Federal Contractor Minimum Wage Increases
Beginning on January 1, 2023, the minimum wage for work performed on or in connection with federal contracts will increase as follows:
- For contracts covered by Executive Order 13658: the minimum wage will increase to $12.15 per hour and the minimum base wage for tipped employees will increase to $8.50 per hour.
- For contracts covered by Executive Order 14026: the minimum wage will increase to $16.20 per hour and the minimum base wage for tipped employees will increase to $13.75 per hour.
The Department of Labor has published helpful FAQs on Executive Order 13658 and Executive Order 14026. A side-by-side comparison of these executive orders, including the contracts covered by each, can be found here (though this document hasn’t been updated for 2023).
IRS Mileage Reimbursement Rate
The Internal Revenue Service (IRS) has not yet announced whether its optional standard mileage rate will change as of January 1, 2023. We’ll update the platform if the rate changes.
Federal: IRS Announces 401(k) Contribution Increases and More for 2023
On October 21, 2022, the IRS announced the following changes for 2023:
- The contribution limit for employees who participate in 401(k), 403(b), and most 457 plans increase to $22,500, up from $20,500.
- The limit on annual contributions to an IRA increase to $6,500, up from $6,000. The IRA catch-up contribution limit for individuals aged 50 and over is not subject to an annual cost of living adjustment and remains at $1,000.
- The catch-up contribution limit—for employees 50 and older who participate in 401(k), 403(b), and most 457 plans—increases to $7,500, up from $6,500. Participants in 401(k), 403(b), and most 457 plans who are 50 and older can contribute up to $30,000, starting in 2023. The catch-up contribution limit for employees 50 and older who participate in SIMPLE plans increases to $3,500, up from $3,000.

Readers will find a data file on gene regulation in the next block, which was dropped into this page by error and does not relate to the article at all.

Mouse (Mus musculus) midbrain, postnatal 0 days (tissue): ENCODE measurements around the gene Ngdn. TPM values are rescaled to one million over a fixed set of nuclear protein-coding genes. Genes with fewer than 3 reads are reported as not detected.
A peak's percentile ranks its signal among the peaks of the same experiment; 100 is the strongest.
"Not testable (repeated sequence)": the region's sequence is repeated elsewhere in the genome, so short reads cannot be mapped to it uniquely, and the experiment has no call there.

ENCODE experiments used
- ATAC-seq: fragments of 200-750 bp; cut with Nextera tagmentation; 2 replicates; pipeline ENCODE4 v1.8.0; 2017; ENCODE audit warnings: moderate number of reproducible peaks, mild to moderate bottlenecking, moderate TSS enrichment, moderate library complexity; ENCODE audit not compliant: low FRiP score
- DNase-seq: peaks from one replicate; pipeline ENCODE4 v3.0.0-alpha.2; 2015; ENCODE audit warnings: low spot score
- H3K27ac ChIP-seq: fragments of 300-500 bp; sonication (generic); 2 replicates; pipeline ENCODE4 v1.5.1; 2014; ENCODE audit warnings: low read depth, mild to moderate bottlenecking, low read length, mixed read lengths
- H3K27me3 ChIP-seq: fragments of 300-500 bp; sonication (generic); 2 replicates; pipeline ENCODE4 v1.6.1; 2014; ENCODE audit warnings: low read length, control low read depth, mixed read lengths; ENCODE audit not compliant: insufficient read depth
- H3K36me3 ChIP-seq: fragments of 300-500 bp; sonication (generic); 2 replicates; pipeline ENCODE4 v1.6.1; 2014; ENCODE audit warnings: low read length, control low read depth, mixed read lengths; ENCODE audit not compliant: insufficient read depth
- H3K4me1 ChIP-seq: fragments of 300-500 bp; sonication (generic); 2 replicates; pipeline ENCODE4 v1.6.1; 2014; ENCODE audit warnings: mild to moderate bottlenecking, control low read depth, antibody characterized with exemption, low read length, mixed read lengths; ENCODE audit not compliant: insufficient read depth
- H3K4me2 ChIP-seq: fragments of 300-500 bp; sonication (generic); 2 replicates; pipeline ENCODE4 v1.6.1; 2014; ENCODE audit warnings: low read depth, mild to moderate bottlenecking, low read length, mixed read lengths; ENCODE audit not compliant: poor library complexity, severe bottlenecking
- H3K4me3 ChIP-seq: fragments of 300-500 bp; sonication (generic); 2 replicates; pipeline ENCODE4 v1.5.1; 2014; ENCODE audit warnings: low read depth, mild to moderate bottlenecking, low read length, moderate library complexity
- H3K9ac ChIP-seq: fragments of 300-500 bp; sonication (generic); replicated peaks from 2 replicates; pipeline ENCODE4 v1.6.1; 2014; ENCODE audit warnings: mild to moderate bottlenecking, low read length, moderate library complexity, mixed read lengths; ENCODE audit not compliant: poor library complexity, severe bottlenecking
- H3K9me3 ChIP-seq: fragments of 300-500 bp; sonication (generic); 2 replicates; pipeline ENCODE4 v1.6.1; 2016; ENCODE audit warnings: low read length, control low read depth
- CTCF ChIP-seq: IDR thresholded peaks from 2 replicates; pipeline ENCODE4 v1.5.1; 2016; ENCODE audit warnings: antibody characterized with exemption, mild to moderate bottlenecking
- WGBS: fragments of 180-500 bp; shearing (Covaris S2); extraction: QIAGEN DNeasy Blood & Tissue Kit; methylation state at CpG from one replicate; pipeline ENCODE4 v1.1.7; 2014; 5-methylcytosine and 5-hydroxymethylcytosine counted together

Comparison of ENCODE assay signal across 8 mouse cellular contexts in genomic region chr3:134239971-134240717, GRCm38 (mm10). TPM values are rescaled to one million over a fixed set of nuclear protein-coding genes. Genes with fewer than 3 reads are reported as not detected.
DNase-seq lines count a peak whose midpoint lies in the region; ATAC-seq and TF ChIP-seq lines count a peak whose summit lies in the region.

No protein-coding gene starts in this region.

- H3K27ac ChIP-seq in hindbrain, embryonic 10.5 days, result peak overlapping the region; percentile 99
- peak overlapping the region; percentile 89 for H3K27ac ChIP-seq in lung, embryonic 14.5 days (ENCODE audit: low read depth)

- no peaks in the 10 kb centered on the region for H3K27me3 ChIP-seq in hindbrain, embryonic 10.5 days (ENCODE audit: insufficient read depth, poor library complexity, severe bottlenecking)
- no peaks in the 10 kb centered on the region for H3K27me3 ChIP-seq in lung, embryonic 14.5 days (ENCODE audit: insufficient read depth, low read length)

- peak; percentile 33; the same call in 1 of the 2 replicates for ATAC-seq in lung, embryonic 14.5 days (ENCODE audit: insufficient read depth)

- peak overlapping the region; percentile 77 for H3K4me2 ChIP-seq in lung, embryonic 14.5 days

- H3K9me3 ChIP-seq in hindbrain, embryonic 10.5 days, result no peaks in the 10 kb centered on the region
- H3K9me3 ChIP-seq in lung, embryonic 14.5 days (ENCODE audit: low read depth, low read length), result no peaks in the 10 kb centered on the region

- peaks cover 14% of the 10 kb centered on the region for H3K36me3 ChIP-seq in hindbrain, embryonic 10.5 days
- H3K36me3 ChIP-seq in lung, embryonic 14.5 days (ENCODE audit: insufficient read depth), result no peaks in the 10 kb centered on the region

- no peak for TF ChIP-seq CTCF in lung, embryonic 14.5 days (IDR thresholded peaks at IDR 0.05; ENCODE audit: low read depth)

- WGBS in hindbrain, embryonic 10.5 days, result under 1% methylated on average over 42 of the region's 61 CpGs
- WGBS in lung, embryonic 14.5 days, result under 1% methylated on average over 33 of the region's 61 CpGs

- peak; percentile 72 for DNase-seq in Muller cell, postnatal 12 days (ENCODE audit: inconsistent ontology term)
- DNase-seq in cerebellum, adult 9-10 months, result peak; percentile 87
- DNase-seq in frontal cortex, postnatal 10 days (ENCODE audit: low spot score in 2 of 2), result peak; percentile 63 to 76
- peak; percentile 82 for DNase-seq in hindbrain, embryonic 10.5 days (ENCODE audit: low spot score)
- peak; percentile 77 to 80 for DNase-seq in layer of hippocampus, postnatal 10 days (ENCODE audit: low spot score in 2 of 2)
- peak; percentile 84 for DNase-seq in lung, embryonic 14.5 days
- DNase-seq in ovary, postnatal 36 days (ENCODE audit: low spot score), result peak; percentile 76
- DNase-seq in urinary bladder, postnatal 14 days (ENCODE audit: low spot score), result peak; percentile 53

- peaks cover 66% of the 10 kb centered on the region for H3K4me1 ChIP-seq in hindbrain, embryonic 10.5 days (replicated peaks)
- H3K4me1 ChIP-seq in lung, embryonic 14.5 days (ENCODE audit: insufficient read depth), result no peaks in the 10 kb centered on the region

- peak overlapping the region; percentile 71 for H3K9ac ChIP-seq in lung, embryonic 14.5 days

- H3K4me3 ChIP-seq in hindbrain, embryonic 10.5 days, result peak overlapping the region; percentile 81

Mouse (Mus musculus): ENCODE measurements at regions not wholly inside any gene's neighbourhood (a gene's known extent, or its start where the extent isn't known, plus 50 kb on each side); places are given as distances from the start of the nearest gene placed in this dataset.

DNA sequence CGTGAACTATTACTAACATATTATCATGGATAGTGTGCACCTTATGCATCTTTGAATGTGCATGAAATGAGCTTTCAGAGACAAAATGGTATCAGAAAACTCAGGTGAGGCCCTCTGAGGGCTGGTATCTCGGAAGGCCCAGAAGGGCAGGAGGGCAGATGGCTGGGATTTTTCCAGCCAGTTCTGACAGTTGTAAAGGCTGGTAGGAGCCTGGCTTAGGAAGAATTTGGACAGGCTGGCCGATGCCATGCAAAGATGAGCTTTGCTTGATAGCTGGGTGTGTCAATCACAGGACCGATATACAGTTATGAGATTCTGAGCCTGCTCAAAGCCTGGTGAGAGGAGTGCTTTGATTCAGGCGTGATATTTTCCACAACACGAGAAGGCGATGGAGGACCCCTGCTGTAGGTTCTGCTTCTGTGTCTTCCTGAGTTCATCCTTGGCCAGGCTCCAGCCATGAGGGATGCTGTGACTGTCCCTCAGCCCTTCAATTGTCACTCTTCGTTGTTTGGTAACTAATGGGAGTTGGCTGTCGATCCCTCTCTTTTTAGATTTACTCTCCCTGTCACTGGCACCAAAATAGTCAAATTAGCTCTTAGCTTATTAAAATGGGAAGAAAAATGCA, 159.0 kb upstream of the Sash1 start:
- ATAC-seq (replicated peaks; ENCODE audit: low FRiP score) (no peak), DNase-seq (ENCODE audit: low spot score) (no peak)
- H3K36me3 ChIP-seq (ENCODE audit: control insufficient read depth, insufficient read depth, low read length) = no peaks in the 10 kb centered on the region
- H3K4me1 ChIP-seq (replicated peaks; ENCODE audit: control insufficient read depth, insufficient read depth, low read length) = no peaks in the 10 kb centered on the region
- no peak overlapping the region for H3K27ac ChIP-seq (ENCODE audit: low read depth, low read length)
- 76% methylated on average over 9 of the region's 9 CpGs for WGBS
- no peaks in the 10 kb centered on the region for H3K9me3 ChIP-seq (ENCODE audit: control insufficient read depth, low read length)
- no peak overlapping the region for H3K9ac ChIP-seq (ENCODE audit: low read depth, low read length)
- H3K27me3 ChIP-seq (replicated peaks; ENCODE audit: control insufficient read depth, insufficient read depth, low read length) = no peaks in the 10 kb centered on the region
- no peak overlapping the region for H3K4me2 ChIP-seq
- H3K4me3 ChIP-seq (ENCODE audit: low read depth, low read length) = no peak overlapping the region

- The income ranges for determining eligibility to make deductible contributions to traditional Individual Retirement Arrangements (IRAs), to contribute to Roth IRAs, and to claim the Saver’s Credit all increased for 2023.
- Taxpayers can deduct contributions to a traditional IRA if they meet certain conditions. If during the year either the taxpayer or the taxpayer’s spouse was covered by a retirement plan at work, the deduction may be reduced, or phased out, until it is eliminated, depending on filing status and income. (If neither the taxpayer nor the spouse is covered by a retirement plan at work, the phase-outs of the deduction do not apply.) The phaseout ranges for 2023 are as follows:
- For single taxpayers covered by a workplace retirement plan, the phase-out range increases to between $73,000 and $83,000, up from between $68,000 and $78,000.
- For married couples filing jointly, if the spouse making the IRA contribution is covered by a workplace retirement plan, the phase-out range increases to between $116,000 and $136,000, up from between $109,000 and $129,000.
- For an IRA contributor who is not covered by a workplace retirement plan and is married to someone who is covered, the phase-out range increases to between $218,000 and $228,000, up from between $204,000 and $214,000.
- For a married individual filing a separate return who is covered by a workplace retirement plan, the phase-out range is not subject to an annual cost-of-living adjustment and remains between $0 and $10,000.